Hands-on technologist with a breadth of experience in effectively engineering and delivering large scale, distributed computing systems. Through various experiences I've gained an in-depth understanding of business and technology fundamentals, protocols, processes and best practices while still bringing an analytical approach to every challenge. Specialties include Solution and Reference Architectures, Systems Engineering, Application and Datacenter Infrastructure Design, Data Architectures, DevOps, and Systems Integrations. A passionate lifetime learner, I spend evenings moonlighting as a graduate student.
In Nitro Engineering we have adopted an All-Ops, Immutable Systems ethos. Of course, adopting the right tools is critical to this culture and products such as Docker and Ansible have served us well in engineering new systems and subsequently pushing features ever faster. However, a challenge remains in how to maintain the legacy systems we’ve inherited which don’t necessarily lend themselves to this culture. We run a lean Engineering team here at Nitro, but this is an added pressure on the typical All-Ops breadth of responsibilities. Even in our furious efforts to refactor these legacy platforms, we must maintain our SLA in the meantime no matter what.
With the daily difficulties in keeping the legacy sites up and healthy, we identified the need for a host monitoring and alerting tool. We already leverage third-party tools for instrumentation and time-series application monitoring; our latest pain point is with cleaning up the hosts themselves in many cases. It would have to be flexible and adaptable to support both our current Ubuntu, Docker hosts as well as the legacy Windows environments. It should be open source (as that is also a big part of our ethos), cost effective, ansible compatible, and easy enough to use by any engineer in the company.
We evaluated a few products but ultimately settled on Sensu, the modern infrastructure monitoring framework. Sensu checked all the boxes noted above; its open source with a great community, has an abundance of documentation, and is even backwards compatible with nagios plugins so we can start using it right away with minimal effort. Additionally it follows a pub/sub pattern, something our engineers can all fundamentally understand out of the box.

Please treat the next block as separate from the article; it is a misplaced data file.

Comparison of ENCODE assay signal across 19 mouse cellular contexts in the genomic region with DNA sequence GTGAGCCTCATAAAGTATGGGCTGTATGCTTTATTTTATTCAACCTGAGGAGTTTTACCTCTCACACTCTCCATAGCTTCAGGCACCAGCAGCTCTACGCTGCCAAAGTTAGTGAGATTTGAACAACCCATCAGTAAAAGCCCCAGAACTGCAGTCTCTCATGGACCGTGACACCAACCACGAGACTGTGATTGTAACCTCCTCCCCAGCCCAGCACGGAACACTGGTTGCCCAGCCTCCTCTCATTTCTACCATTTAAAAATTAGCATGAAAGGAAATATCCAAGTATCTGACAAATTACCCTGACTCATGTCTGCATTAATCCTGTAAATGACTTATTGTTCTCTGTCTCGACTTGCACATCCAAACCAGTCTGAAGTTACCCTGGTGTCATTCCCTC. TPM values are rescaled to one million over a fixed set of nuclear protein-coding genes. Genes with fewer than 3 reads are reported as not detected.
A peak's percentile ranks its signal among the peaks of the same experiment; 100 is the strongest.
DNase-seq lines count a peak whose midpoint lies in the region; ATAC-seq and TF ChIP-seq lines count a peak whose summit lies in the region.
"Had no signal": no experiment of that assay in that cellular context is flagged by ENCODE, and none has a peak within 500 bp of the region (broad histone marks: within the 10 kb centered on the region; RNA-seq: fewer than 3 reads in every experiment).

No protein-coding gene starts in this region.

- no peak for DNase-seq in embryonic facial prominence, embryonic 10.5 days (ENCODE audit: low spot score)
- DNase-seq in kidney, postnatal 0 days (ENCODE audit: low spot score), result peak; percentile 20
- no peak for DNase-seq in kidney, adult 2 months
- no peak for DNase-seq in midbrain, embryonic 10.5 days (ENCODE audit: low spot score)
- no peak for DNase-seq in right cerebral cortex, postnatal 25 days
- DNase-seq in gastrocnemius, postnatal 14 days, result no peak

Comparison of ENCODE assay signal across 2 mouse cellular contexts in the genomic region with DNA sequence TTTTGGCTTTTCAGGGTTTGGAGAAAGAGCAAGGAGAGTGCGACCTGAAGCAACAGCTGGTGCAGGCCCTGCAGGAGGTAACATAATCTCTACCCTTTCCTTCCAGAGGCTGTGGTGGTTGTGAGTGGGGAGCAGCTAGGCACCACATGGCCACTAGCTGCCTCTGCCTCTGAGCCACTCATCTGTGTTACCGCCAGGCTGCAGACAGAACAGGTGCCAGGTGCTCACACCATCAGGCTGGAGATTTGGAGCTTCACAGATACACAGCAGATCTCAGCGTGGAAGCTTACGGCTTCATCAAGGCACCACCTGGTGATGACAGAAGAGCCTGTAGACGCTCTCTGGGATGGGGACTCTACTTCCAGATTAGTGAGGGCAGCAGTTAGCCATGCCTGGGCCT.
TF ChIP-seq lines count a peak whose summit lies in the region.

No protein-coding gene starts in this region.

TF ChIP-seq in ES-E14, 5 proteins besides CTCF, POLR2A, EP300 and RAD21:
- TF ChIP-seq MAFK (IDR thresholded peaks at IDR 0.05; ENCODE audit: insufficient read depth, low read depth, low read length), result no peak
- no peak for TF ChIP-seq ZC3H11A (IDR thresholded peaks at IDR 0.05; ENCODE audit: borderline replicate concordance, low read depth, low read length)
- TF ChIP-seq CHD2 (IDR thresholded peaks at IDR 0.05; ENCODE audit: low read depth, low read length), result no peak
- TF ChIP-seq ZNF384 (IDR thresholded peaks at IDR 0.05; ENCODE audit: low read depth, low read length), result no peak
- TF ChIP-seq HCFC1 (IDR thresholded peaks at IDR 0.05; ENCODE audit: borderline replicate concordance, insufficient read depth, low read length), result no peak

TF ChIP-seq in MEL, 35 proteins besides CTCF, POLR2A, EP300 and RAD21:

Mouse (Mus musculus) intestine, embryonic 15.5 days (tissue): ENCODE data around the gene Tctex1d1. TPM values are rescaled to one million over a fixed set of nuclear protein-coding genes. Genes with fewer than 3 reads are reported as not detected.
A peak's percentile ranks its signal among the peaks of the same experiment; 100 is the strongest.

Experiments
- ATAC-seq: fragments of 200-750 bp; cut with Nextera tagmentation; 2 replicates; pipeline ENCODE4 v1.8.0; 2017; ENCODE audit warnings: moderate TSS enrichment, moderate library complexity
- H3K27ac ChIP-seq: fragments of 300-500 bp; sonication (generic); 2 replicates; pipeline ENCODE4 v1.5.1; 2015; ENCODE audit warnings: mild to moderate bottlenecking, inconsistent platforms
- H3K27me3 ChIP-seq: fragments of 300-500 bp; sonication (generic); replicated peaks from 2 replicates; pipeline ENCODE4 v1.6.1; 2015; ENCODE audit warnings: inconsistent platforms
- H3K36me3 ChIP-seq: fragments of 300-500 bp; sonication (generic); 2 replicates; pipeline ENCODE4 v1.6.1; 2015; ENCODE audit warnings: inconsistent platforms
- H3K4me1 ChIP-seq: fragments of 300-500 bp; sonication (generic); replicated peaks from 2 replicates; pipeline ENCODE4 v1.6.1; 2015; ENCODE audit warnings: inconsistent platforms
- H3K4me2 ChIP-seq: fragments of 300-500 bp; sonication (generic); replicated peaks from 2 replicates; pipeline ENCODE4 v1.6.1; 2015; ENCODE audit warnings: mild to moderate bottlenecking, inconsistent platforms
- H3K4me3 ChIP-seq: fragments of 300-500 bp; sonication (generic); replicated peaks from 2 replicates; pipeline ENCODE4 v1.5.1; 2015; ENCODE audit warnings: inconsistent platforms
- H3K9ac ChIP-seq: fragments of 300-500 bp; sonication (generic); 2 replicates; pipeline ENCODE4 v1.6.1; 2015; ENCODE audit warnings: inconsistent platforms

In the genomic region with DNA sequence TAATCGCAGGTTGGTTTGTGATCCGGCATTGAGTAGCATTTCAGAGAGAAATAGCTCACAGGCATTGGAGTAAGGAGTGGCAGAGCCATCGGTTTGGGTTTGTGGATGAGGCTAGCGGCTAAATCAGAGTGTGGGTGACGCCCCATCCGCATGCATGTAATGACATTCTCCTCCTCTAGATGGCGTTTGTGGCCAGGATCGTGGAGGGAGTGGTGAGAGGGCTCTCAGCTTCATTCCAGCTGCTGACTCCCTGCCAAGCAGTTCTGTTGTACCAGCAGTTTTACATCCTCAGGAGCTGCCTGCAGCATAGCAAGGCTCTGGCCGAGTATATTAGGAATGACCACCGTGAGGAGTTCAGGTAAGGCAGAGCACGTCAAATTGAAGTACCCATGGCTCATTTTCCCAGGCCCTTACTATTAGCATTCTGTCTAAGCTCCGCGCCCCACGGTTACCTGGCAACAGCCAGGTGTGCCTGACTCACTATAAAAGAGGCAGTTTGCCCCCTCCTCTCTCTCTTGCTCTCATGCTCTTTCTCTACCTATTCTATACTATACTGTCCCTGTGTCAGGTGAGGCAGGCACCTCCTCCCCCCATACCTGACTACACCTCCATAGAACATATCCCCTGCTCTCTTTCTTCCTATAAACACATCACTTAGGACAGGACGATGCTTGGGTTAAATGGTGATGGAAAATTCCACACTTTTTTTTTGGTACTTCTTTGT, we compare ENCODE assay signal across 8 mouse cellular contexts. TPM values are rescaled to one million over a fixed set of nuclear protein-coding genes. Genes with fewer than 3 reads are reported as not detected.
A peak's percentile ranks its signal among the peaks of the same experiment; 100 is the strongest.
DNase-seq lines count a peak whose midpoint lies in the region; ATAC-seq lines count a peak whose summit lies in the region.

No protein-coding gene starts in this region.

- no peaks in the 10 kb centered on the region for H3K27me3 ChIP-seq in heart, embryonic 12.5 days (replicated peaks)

I won’t go into Sensu much since there is already an abundance of great documentation on their site and on the web. The Sensu architecture gif below is a good high level description.
The only drawbacks to Sensu for us is its dashboarding. For our situation, however, this would only be a luxury anyway. Uchiwa, the open source Sensu dashboarding, allows us a view of the infrastructure state; more than enough given we already use New Relic too.
As mentioned above, our engineering teams already inherently understand the pub/sub approach. Sensu also offers standalone checks which can be scheduled and run from each client instead of scheduled by the server. We decided to keep all Sensu checks scheduled through the server, however. In this way the approach is consistent and all the logic is kept in the Sensu servers instead of the monitored clients. Our Sensu Server directory:
This is where we really became Sensu fans; keeping the legacy (Windows) environments upright without human intervention. Our primary use case was clearing disk on a Windows host when the legacy application stopped cleaning up after itself. Leveraging a handler from the sensu plugins project, we can auto-remediate by scheduling a powershell cleanup script whenever the disk becomes too full.
To set this up we need only a few more json files and the handler-sensu.rb (from the sensu-plugins project). Our remediator.json simply tells the Sensu server where the handler is and the name of the handler itself (remediator in this case).
And our check now incorporates the remediator handler. We’ve set this remediation to execute our powershell graceful cleanup script (wrapped in clean.rb on the client Windows host). This will only execute once the check returns a critical severity 2 or more times.
There is one final key to tying all this together. As noted already, we decided to stick with the pub/sub model so the Sensu server will be scheduling the remediation to the client. For this to work though, the client needs to be subscribed to not only its regular channels, but also to itself. We do this by hostname; in ansible the subscriptions are set in the client.json template as below:
In this way, when the Sensu Server is scheduling a specific remediation, the appropriate client is the only one listening.
In the end, Sensu was the right tool for our immediate pain points and our host infrastructure monitoring and alerting gap. We now have a host infrastructure monitoring solution in place and, when necessary, automated remediation at our disposal.